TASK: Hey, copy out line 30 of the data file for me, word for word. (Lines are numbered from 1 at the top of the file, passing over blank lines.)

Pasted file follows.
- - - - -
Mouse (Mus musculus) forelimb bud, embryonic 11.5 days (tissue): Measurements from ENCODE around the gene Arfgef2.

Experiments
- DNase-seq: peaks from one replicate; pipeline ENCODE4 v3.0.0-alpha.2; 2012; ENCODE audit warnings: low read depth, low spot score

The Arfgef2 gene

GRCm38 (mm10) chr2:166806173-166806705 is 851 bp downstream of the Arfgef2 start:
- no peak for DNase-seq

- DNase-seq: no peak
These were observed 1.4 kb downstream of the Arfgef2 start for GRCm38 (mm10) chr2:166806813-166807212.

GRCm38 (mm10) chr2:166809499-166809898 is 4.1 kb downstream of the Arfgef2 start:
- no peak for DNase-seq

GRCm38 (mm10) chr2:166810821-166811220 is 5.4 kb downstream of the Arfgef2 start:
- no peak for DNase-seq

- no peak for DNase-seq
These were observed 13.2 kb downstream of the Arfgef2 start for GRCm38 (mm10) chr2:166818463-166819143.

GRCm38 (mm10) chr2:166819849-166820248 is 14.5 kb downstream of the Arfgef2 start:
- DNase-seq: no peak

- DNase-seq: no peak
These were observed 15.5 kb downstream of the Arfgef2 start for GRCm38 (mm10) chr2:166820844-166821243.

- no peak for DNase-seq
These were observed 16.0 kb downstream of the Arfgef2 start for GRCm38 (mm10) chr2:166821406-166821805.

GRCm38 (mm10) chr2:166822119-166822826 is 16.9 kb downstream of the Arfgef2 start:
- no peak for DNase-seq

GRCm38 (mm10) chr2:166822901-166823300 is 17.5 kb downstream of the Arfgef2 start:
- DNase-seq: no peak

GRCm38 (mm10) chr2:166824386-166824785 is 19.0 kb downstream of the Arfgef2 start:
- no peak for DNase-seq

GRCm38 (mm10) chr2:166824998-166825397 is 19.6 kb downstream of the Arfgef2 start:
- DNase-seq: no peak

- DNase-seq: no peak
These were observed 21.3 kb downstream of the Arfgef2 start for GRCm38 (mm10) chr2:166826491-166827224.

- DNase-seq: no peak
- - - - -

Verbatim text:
These were observed 21.3 kb downstream of the Arfgef2 start for GRCm38 (mm10) chr2:166826491-166827224.